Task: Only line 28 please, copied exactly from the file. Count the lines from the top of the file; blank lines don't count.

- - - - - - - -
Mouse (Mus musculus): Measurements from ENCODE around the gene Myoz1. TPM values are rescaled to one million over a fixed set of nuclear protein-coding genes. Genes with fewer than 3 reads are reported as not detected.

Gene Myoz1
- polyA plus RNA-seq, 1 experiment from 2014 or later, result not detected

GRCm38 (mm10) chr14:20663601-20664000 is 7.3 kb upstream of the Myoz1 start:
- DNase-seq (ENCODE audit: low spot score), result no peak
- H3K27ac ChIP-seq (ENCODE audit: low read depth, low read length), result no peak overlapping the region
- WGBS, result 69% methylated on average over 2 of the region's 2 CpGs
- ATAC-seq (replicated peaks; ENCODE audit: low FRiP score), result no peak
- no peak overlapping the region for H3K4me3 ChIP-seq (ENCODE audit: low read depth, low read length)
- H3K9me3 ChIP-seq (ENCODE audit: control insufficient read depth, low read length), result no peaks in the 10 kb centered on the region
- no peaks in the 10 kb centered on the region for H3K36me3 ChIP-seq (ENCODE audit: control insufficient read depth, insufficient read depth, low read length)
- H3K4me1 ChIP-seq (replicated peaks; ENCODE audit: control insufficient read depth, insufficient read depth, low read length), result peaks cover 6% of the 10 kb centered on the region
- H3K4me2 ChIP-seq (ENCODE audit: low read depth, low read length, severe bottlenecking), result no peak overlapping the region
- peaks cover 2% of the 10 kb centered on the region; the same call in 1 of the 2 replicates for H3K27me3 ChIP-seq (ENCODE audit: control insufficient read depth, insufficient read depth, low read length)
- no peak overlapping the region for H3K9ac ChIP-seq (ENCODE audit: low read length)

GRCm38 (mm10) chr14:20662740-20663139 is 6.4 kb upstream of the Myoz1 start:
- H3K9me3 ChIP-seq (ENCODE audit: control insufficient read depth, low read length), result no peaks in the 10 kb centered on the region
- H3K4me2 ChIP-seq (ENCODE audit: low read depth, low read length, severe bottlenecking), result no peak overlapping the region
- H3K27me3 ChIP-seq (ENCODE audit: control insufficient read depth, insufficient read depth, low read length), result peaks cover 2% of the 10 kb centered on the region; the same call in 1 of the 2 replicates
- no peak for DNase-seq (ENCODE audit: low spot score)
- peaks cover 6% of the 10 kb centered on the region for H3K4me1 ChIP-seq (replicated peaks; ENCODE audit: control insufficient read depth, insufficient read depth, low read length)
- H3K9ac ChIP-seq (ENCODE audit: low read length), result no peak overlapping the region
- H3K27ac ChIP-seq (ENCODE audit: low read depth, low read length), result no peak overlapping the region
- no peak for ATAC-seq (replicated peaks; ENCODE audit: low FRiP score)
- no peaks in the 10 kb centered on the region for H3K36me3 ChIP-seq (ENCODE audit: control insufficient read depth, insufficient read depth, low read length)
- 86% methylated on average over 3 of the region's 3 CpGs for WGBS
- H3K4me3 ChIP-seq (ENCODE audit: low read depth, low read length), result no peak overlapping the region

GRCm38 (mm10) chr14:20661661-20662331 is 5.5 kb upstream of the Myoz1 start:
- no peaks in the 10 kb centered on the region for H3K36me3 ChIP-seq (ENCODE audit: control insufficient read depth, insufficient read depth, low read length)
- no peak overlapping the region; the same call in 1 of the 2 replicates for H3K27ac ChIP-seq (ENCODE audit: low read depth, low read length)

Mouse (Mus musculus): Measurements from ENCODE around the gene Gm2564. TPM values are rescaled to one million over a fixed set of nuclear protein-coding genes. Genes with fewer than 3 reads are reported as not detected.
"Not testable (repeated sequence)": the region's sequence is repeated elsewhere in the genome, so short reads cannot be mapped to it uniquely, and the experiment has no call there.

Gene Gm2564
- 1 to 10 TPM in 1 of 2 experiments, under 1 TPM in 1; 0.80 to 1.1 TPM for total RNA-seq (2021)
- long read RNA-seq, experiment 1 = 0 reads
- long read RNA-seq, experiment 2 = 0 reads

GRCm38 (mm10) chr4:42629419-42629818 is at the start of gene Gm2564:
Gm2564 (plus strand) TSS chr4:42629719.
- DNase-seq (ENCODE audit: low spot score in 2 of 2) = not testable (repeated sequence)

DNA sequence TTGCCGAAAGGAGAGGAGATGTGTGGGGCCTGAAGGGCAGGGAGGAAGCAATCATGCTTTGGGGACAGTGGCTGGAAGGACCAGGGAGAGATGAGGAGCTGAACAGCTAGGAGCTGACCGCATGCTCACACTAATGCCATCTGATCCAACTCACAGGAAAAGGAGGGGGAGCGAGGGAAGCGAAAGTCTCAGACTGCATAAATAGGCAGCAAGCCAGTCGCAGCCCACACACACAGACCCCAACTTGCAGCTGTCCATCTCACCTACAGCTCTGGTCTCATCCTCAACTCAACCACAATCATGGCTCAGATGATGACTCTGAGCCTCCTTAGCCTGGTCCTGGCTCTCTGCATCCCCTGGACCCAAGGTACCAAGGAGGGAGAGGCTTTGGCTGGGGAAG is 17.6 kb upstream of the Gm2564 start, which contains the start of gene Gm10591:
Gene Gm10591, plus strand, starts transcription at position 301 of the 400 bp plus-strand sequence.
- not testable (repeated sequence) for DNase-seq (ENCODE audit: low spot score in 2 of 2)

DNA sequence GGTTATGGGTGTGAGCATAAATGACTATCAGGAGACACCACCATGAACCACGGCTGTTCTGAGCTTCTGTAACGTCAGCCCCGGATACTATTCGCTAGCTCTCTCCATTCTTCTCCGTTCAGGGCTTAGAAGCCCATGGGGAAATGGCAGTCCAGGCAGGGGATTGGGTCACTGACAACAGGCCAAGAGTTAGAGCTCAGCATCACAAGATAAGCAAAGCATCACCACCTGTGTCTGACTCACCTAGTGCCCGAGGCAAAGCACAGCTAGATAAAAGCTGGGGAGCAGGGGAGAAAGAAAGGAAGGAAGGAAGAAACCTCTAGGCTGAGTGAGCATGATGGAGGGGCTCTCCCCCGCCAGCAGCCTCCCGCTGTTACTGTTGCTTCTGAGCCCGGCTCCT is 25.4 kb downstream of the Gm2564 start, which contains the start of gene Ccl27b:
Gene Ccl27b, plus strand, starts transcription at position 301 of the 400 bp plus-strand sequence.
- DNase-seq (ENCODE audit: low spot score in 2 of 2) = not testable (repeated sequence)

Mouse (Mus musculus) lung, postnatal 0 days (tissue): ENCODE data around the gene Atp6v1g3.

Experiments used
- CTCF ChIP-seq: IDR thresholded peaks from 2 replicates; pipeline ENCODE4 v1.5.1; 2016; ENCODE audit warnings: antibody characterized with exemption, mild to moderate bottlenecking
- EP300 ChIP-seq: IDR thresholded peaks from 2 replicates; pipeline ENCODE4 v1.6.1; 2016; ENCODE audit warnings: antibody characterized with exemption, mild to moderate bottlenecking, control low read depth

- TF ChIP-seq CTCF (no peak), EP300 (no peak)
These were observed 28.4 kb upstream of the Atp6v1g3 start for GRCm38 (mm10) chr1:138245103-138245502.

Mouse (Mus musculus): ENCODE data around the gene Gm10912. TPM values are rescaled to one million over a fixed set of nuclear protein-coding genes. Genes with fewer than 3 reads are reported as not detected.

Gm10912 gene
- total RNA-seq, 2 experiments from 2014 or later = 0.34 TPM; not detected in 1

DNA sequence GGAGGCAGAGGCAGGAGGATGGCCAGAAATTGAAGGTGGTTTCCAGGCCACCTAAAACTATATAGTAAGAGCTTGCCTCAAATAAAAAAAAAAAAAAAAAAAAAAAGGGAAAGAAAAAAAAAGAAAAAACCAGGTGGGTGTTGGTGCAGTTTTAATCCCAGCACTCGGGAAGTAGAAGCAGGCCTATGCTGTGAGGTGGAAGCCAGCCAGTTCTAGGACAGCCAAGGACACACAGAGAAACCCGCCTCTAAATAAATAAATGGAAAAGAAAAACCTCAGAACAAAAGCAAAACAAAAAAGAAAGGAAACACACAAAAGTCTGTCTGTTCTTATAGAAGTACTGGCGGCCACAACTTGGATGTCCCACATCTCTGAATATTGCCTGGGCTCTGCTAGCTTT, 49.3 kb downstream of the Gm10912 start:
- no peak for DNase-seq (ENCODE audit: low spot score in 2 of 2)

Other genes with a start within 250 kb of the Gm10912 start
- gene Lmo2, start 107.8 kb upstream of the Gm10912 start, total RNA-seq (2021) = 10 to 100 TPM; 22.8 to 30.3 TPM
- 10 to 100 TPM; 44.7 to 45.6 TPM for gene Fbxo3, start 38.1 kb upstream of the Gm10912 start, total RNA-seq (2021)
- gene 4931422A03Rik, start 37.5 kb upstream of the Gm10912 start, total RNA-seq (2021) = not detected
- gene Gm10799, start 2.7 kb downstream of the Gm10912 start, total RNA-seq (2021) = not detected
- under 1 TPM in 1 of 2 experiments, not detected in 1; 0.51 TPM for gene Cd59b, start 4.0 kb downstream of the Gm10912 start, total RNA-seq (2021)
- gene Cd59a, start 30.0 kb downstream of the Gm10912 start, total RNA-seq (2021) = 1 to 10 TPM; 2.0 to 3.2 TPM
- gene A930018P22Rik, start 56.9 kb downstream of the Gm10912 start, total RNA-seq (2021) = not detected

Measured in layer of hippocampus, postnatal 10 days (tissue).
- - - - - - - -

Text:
GRCm38 (mm10) chr14:20661661-20662331 is 5.5 kb upstream of the Myoz1 start: